Later, when the persecution increased and the Vichy authorities put the service of the police at the disposition of the occupying forces, some courageous Bishops knew that they had to speak up and forcefully protest the rounding up of Jews in the name of human rights. These public words, though few in number, were heard by many Christians. One must not forget the many initiatives by ecclesiastical authorities to rescue men, women and children in danger of death, nor the generous multi-faceted outpourings of Christian charity by the rank and file while facing the greatest risks in order to rescue thousands and thousands of Jews.
On their part and well before these interventions, without hesitation to use clandestine means, religious, priests and laity saved the honor of the Church often in an unassuming and anonymous manner. They also did it, particularly in Christian historical writings, by forcefully denouncing the Nazi poison which was threatening souls and spirits with all its neo-pagan, racist and anti-Semitic virulence and by recalling on every occasion the words of Pius XI: "Spiritually we are Semites". It is an established historical fact that due to these acts of rescue in Catholic milieu as well as in the Protestant world and through Jewish organizations, the survival of a large number of Jews was assured.
However, the fact remains that, although courageous actions in defense of persons were not lacking, we must acknowledge that indifference largely prevailed and, in the face of the persecution of Jews, especially the multi-faceted anti-Semitic laws passed by Vichy, silence was the rule and words in favor of the victims the exception.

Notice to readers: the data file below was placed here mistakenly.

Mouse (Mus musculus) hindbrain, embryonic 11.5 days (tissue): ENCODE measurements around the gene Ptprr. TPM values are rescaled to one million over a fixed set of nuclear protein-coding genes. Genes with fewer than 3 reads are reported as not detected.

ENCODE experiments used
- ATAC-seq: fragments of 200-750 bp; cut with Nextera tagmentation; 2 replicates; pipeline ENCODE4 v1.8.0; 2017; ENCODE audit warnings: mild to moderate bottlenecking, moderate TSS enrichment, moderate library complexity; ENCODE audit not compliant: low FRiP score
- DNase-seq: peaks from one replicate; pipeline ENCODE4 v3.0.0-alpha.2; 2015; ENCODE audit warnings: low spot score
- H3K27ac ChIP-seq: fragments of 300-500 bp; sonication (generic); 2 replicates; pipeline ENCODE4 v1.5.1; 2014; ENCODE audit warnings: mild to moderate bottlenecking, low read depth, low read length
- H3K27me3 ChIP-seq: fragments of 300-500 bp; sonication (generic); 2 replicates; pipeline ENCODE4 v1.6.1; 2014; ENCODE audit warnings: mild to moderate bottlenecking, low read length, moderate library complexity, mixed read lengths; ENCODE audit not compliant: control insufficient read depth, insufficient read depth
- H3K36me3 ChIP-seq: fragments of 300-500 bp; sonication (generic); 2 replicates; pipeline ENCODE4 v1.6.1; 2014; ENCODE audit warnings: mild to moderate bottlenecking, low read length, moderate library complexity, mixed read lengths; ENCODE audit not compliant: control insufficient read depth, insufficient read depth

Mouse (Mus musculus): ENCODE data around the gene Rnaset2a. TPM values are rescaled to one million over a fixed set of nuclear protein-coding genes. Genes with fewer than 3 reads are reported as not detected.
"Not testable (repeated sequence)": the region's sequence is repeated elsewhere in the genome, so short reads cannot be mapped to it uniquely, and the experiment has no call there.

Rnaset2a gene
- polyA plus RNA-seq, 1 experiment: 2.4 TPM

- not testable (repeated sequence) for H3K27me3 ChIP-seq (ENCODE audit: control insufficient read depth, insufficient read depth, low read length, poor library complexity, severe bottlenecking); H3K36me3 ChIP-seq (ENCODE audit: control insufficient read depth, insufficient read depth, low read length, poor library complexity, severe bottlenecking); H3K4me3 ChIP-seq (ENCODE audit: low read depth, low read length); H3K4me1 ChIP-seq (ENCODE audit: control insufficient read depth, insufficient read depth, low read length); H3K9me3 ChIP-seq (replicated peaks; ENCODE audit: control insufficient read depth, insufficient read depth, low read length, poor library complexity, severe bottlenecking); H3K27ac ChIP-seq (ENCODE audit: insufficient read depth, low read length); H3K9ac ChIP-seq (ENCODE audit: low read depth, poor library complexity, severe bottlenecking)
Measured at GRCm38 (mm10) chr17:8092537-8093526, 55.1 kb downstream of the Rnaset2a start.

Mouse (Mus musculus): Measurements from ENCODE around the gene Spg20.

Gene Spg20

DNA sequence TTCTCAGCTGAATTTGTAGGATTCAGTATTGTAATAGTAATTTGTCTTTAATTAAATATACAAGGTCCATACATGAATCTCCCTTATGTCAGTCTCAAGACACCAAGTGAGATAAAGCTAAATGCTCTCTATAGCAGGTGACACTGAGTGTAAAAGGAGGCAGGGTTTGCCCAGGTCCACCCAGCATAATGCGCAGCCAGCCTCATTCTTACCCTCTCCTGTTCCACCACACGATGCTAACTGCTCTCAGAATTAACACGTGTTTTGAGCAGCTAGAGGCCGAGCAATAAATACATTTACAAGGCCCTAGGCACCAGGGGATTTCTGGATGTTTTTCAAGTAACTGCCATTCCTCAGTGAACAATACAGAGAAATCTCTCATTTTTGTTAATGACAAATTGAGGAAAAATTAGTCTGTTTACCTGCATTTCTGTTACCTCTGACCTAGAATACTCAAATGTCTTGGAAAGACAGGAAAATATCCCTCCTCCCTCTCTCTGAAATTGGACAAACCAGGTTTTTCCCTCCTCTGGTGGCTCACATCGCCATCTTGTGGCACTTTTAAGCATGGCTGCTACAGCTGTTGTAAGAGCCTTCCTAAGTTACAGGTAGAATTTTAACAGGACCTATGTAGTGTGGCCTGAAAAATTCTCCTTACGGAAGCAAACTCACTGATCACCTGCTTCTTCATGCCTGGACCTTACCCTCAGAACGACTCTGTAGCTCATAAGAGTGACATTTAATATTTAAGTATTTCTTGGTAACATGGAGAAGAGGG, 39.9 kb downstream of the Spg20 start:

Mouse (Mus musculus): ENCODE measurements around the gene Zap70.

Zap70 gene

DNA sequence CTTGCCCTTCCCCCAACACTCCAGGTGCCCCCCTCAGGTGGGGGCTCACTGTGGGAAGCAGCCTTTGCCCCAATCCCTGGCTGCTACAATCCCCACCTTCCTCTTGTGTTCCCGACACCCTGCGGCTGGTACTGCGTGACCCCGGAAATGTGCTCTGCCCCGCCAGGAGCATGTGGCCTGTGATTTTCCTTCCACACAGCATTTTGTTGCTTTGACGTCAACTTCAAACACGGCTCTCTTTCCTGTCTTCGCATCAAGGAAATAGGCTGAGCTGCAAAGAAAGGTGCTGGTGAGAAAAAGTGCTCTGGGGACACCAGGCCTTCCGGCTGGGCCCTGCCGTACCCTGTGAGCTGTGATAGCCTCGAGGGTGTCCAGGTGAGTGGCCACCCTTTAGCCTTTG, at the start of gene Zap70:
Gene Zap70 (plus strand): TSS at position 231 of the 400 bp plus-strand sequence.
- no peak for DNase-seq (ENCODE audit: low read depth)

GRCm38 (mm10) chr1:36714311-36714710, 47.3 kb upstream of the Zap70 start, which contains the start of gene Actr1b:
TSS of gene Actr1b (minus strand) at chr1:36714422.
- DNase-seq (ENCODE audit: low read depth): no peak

As Francois Mauriac wrote, "a crime of this proportion redounds in no small part on all the witnesses who did not protest and on those who were responsible for their silence."
The result was that the attempt to destroy the Jewish people, instead of being perceived as a central concern on the human and spiritual level, remained a secondary issue. In the face of the magnitude of the tragedy and the unprecedented nature of the crime, too many of the Church's priests, through their silence, offended the Church itself and its mission.
Today we confess that silence was a mistake. We also acknowledge that the Church of France at that time failed in its mission of educating consciences and that she thus bears with the Christian people the responsibility of not having helped rescue in the early stages when protest and protection were possible and necessary, even though there were numerous acts of courage later on.
We acknowledge this reality today because this failure of the Church of France and its responsibility toward the Jewish people are part of its history. We confess this sin. We beg God's forgiveness and ask the Jewish people to hear our words of repentance.
This act of remembrance calls us to increase vigilance on behalf of humanity in the present and for the future.